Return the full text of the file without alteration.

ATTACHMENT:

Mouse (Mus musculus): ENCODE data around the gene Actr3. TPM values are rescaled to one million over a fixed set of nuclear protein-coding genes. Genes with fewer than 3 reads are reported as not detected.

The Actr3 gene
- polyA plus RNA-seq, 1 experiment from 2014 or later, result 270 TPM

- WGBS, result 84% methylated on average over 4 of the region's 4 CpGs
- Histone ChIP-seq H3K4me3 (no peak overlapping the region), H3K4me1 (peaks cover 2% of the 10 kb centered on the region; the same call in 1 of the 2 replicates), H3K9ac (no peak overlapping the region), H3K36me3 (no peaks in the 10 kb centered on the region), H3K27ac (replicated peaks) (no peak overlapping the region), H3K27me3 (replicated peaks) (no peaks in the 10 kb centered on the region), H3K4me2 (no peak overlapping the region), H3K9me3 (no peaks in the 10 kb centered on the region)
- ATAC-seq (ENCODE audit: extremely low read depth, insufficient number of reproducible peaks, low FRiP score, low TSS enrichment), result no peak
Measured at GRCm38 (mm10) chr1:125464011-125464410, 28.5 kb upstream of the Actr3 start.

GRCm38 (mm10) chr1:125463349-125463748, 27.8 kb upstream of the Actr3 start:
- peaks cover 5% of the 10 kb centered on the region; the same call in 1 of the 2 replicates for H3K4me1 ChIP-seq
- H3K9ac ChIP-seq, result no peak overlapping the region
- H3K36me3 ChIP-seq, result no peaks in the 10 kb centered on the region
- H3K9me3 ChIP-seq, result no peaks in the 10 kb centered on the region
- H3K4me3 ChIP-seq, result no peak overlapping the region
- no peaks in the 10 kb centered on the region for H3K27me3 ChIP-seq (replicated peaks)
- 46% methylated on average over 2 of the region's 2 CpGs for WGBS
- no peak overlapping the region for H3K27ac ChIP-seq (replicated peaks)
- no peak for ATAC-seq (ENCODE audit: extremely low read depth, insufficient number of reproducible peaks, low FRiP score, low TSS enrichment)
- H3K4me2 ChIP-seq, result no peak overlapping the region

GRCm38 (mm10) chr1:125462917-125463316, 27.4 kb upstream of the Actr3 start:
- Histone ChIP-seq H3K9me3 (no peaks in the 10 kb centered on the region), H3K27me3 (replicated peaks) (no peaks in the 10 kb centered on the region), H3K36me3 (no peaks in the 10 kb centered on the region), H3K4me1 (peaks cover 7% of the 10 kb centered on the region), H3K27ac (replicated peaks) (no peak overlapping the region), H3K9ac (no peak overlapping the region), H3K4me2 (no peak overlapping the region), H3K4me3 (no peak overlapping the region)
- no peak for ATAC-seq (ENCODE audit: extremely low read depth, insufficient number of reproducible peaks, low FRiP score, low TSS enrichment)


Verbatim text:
Mouse (Mus musculus): ENCODE data around the gene Actr3. TPM values are rescaled to one million over a fixed set of nuclear protein-coding genes. Genes with fewer than 3 reads are reported as not detected.

The Actr3 gene
- polyA plus RNA-seq, 1 experiment from 2014 or later, result 270 TPM

- WGBS, result 84% methylated on average over 4 of the region's 4 CpGs
- Histone ChIP-seq H3K4me3 (no peak overlapping the region), H3K4me1 (peaks cover 2% of the 10 kb centered on the region; the same call in 1 of the 2 replicates), H3K9ac (no peak overlapping the region), H3K36me3 (no peaks in the 10 kb centered on the region), H3K27ac (replicated peaks) (no peak overlapping the region), H3K27me3 (replicated peaks) (no peaks in the 10 kb centered on the region), H3K4me2 (no peak overlapping the region), H3K9me3 (no peaks in the 10 kb centered on the region)
- ATAC-seq (ENCODE audit: extremely low read depth, insufficient number of reproducible peaks, low FRiP score, low TSS enrichment), result no peak
Measured at GRCm38 (mm10) chr1:125464011-125464410, 28.5 kb upstream of the Actr3 start.

GRCm38 (mm10) chr1:125463349-125463748, 27.8 kb upstream of the Actr3 start:
- peaks cover 5% of the 10 kb centered on the region; the same call in 1 of the 2 replicates for H3K4me1 ChIP-seq
- H3K9ac ChIP-seq, result no peak overlapping the region
- H3K36me3 ChIP-seq, result no peaks in the 10 kb centered on the region
- H3K9me3 ChIP-seq, result no peaks in the 10 kb centered on the region
- H3K4me3 ChIP-seq, result no peak overlapping the region
- no peaks in the 10 kb centered on the region for H3K27me3 ChIP-seq (replicated peaks)
- 46% methylated on average over 2 of the region's 2 CpGs for WGBS
- no peak overlapping the region for H3K27ac ChIP-seq (replicated peaks)
- no peak for ATAC-seq (ENCODE audit: extremely low read depth, insufficient number of reproducible peaks, low FRiP score, low TSS enrichment)
- H3K4me2 ChIP-seq, result no peak overlapping the region

GRCm38 (mm10) chr1:125462917-125463316, 27.4 kb upstream of the Actr3 start:
- Histone ChIP-seq H3K9me3 (no peaks in the 10 kb centered on the region), H3K27me3 (replicated peaks) (no peaks in the 10 kb centered on the region), H3K36me3 (no peaks in the 10 kb centered on the region), H3K4me1 (peaks cover 7% of the 10 kb centered on the region), H3K27ac (replicated peaks) (no peak overlapping the region), H3K9ac (no peak overlapping the region), H3K4me2 (no peak overlapping the region), H3K4me3 (no peak overlapping the region)
- no peak for ATAC-seq (ENCODE audit: extremely low read depth, insufficient number of reproducible peaks, low FRiP score, low TSS enrichment)